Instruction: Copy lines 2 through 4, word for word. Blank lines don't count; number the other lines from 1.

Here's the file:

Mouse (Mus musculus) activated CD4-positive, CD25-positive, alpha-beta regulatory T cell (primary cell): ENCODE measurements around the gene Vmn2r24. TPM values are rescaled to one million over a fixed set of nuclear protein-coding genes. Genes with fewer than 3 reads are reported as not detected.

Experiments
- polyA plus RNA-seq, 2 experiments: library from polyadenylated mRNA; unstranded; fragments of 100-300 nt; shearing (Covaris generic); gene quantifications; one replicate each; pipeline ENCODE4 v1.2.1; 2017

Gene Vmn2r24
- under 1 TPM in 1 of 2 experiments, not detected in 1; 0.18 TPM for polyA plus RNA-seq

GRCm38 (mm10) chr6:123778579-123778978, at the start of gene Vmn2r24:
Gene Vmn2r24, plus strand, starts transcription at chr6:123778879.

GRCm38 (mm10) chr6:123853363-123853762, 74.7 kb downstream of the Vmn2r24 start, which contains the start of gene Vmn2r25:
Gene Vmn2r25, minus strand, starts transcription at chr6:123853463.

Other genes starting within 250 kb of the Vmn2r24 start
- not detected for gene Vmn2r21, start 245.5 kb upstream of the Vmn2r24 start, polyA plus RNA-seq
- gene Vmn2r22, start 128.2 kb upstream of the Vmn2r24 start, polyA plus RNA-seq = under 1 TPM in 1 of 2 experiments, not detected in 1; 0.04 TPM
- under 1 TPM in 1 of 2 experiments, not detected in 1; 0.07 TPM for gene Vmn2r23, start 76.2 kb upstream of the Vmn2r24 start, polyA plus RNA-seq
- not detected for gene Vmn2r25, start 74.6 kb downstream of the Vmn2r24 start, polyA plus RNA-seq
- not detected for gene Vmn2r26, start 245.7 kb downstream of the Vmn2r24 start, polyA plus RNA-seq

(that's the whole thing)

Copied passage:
Experiments
- polyA plus RNA-seq, 2 experiments: library from polyadenylated mRNA; unstranded; fragments of 100-300 nt; shearing (Covaris generic); gene quantifications; one replicate each; pipeline ENCODE4 v1.2.1; 2017

Gene Vmn2r24